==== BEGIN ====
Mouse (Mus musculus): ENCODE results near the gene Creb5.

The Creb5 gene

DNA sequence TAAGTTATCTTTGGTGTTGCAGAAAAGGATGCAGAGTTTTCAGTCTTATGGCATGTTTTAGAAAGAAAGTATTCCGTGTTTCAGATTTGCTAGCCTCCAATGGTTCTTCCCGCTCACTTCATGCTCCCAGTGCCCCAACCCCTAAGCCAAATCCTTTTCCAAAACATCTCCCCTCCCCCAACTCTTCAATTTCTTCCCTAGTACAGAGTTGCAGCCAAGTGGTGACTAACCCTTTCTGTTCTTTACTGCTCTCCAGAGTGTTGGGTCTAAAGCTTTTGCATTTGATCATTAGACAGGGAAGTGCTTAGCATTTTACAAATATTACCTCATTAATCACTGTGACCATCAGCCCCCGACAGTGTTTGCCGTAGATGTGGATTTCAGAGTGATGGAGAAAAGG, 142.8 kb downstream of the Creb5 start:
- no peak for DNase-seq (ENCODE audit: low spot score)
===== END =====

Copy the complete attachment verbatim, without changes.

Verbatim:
Mouse (Mus musculus): ENCODE results near the gene Creb5.

The Creb5 gene

DNA sequence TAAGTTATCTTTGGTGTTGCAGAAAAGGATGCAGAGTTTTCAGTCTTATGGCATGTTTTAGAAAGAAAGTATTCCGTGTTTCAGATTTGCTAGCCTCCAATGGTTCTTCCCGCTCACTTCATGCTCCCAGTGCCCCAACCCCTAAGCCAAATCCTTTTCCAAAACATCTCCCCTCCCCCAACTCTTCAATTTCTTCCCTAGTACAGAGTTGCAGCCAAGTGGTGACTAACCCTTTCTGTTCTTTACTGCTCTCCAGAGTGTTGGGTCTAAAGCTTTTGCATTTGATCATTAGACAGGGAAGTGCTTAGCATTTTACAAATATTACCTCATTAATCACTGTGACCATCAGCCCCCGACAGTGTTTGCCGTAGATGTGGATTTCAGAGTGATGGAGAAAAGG, 142.8 kb downstream of the Creb5 start:
- no peak for DNase-seq (ENCODE audit: low spot score)